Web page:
• educating patients about their disease and facilitating sharing of patient experiences to improve quality of life and quality of care
  • helping patients find specialized care to manage their disease
  • supporting communications and partnerships between patients and their doctors, and
  • wiping out afib-related strokes

How Can We Get There? is committed to raising awareness of atrial fibrillation and has partnered in the following awareness initiatives:

  1. To Officially Designate September as National Atrial Fibrillation Awareness Month in the United States. first celebrated Atrial Fibrillation Month in September of 2007 and registered it in Chase’s Calendar of Events, the international event register. In the past two years, atrial fibrillation has been raised in the public consciousness. Earlier this year, it was further elevated on the national health policy agenda when the Institute of Medicine named atrial fibrillation as an initial national priority for upcoming Comparative Effectiveness Research. has joined several patient and medical organizations in asking Congress to pass a resolution that would officially designate September as National Atrial Fibrillation Awareness Month in the United States.

    The resolution has been introduced in the House of Representatives (H.Res. 255) by Reps. C.A. Ruppersberger (D-MD) and Kay Granger (R-TX), and in the Senate (S. Res. 220) by Sens. Russell Feingold (D-WI) and Susan Collins (R-ME). To secure passage of the resolutions in September, calls and emails to Congress are needed. Afib patients, their families, and their friends are encouraged to contact their representative and senators and ask them to cosponsor H. Res. 255 or S. Res. 220 officially designating September as National Atrial Fibrillation Awareness Month. To reach them, go to or to identify their contact info, or call the U.S. Capitol switchboard at 202-224-3121 or 1-800-828-0498 and ask to be connected to their office.

  2. AF StatTM: A Call to Action for Atrial Fibrillation has joined together with an ever-widening group of organizations to focus on raising afib awareness. On May 18, 2009, 24 organizations launched AF StatTM: A Call to Action for Atrial Fibrillation. This first-of-its-kind, national initiative aims to elevate understanding, diagnosis and management of atrial fibrillation among all those affected by this serious and increasingly prevalent cardiovascular disease. has been a key contributor in AF Stat along with medical lead Dr. Eric Prystowsky, the National Forum on Heart Disease and Stroke Prevention, the Heart Rhythm Society, the American College of Cardiology, and the American Heart Association. Former Senator Bill Frist, M.D., a cardiothoracic surgeon, has joined the AF Stat efforts as health policy advisor. Legendary NBA Hall of Famer Jerry West, former coach and general manager of the Los Angeles Lakers, has also joined the effort as an afib patient. For more information, see:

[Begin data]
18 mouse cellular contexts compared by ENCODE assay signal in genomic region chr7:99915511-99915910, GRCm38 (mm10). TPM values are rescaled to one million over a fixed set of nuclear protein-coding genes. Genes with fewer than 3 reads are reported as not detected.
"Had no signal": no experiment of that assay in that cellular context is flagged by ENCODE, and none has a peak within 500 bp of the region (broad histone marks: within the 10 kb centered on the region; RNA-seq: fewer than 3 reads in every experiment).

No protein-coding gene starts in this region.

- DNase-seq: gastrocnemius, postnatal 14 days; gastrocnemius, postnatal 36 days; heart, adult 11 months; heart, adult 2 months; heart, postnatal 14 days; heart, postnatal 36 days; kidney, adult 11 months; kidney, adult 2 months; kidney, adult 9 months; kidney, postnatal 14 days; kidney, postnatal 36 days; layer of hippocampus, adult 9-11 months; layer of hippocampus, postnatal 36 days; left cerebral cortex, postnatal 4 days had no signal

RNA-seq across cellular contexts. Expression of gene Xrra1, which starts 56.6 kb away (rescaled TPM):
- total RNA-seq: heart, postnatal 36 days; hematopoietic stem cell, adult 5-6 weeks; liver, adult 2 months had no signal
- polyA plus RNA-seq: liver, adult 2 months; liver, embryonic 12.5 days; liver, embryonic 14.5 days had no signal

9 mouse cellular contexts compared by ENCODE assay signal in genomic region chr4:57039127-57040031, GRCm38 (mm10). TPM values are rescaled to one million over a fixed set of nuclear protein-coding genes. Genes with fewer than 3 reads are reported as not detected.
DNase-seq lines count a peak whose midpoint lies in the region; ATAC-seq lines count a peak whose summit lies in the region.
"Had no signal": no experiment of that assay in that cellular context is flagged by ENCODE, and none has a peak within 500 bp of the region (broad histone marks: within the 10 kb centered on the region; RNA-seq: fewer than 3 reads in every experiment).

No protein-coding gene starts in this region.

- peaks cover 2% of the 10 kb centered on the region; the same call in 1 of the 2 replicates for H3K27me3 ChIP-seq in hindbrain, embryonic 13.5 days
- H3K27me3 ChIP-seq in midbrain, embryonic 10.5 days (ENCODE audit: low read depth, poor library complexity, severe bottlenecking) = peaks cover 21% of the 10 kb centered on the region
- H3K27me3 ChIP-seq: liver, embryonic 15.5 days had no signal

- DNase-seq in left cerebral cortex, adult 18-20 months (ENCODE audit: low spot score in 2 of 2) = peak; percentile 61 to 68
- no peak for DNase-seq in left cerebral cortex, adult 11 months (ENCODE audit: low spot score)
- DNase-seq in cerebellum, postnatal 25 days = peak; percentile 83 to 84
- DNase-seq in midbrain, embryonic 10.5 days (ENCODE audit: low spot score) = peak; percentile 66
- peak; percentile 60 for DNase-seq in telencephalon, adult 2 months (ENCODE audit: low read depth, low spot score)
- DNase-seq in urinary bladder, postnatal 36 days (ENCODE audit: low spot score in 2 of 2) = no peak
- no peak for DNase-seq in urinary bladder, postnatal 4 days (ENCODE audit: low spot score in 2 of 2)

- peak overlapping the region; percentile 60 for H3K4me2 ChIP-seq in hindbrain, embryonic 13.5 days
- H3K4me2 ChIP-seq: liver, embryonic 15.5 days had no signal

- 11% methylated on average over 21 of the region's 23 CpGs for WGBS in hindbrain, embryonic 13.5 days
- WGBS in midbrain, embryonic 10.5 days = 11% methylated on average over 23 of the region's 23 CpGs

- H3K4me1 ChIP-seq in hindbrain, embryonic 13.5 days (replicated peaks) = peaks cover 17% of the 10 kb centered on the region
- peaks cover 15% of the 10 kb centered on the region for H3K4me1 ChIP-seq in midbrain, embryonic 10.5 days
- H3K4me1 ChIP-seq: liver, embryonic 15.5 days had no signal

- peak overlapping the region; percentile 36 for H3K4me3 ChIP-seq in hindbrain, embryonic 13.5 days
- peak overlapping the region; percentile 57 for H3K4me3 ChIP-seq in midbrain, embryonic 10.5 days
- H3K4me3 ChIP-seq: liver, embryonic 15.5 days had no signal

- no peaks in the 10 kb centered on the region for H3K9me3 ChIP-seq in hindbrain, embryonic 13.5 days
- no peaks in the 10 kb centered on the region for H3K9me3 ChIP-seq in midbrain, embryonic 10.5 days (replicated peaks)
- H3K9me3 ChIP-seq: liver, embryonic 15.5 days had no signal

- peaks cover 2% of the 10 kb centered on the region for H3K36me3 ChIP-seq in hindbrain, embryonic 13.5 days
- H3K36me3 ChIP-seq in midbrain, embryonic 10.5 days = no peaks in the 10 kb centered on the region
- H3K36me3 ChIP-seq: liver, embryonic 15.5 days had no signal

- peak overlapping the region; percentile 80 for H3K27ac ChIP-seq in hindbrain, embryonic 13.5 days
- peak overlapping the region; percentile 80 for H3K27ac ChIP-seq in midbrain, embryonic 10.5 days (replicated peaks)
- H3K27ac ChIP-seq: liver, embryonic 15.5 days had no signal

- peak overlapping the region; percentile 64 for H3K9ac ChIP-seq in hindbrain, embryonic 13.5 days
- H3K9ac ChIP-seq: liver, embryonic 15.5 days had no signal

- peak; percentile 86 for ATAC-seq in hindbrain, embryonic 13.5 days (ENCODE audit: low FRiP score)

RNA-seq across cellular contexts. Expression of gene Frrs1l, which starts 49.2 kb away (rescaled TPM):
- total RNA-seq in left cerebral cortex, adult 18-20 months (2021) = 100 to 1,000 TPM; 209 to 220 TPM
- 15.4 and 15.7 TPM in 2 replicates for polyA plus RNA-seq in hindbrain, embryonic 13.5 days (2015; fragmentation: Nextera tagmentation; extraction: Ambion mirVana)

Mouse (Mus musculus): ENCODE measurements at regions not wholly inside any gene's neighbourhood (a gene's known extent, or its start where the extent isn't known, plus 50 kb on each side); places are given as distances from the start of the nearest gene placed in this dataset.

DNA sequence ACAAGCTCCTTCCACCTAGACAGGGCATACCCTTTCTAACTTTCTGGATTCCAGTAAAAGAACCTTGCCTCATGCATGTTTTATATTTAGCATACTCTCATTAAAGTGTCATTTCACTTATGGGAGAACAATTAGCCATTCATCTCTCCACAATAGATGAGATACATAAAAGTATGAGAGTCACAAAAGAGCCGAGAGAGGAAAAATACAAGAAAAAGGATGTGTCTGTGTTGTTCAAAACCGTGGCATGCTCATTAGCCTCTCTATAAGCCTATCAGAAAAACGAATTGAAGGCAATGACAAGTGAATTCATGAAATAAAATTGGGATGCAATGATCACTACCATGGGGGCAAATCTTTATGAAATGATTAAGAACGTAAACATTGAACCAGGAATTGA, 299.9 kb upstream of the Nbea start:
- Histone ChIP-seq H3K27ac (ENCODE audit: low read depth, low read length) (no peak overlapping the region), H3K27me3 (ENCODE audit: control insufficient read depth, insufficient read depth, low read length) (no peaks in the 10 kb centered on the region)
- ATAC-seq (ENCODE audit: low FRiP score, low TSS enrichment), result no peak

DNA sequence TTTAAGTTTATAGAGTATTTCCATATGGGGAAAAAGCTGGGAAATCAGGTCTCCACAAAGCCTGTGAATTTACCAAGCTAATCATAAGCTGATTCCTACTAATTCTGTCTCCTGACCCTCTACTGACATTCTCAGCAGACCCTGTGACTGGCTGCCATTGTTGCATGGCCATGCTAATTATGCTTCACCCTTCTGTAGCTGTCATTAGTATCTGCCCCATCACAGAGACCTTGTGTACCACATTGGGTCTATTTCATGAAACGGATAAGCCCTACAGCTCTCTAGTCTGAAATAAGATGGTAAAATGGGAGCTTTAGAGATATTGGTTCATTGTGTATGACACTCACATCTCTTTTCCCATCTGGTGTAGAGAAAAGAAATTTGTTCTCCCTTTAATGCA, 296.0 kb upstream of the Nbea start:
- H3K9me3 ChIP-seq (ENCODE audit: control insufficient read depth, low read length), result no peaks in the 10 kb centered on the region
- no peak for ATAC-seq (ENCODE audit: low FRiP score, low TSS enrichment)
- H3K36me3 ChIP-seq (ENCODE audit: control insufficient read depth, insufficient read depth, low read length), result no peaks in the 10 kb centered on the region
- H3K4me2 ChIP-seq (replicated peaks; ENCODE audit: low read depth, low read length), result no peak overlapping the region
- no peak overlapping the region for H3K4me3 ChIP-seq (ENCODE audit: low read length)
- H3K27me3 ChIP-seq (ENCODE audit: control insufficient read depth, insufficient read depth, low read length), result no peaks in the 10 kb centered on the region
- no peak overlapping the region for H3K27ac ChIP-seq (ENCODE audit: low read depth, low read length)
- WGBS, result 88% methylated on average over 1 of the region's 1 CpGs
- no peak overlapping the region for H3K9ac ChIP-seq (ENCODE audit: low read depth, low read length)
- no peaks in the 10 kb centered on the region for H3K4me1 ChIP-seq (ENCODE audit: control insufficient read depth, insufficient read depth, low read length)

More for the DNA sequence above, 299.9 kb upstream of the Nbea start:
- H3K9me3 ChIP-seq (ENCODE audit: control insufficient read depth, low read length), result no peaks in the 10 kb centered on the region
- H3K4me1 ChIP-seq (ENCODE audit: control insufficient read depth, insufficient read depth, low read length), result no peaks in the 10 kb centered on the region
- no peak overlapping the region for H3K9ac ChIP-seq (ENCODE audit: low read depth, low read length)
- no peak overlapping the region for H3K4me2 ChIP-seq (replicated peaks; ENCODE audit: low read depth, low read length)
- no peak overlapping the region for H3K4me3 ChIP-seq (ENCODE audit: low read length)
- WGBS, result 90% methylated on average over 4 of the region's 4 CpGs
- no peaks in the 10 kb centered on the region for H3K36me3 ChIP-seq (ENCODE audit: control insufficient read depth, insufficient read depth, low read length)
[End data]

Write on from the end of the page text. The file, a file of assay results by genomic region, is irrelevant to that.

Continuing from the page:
Afib is not just a U.S. problem, so is also engaged in various projects around the globe to raise awareness of afib.

  3. YouTube Channel To Bring Doctors to Patients

    For Atrial Fibrillation Month, is introducing a newly-updated YouTube channel. It features video interviews for patients with some of the world’s leading atrial fibrillation specialists sharing the latest findings that they presented at important afib medical conferences. In these videos, electrophysiologists and surgeons talk about the latest afib treatments and directions as well as what patients need to know about afib in partnering with their doctors.

About Atrial Fibrillation Month Events

About and the Atrial Fibrillation Blog

As an atrial fibrillation survivor, Mellanie True Hills couldn’t just stand on the sidelines and watch others suffer from the huge physical, emotional, and financial toll of afib on patients and their families so she created for patients by patients. and the companion Atrial Fibrillation Blog provide information about symptoms, causes, risks, and treatments, atrial fibrillation resources, the latest atrial fibrillation news and videos, tools to stimulate discussions, and a newsletter of what’s new in atrial fibrillation information.

The Atrial Fibrillation Services Locator is one of the site’s most popular destinations and features hospitals, arrhythmia and atrial fibrillation centers, electrophysiologists, cardiologists, and surgeons that specialize in treating atrial fibrillation patients.

Now the most visited U.S. arrhythmia-related website on the Internet and among the top heart disease sites, has received the HON Code Certification from the Health on the Net Foundation signifying a site that provides credible and trustworthy health and medical information. The goal of is to be one of the most trusted communities for atrial fibrillation patients.

About Mellanie True Hills

Mellanie True Hills is a heart health expert, speaker, and author of the award-winning book, A Woman’s Guide to Saving Her Own Life: The HEART Program for Health and Longevity. In 2003, she had a brush with death in emergency heart surgery followed seven months later by a near-stroke from atrial fibrillation. Life with atrial fibrillation was paralyzing and terrifying. For more information, see Mellanie’s afib experience.

Mellanie and have been featured by USA Weekend, More, Success,, Better Homes & Gardens, Heart-Healthy Living, Newsweek, and others.

For more information, contact Mellanie True Hills at 940-466-9898 or Contact Us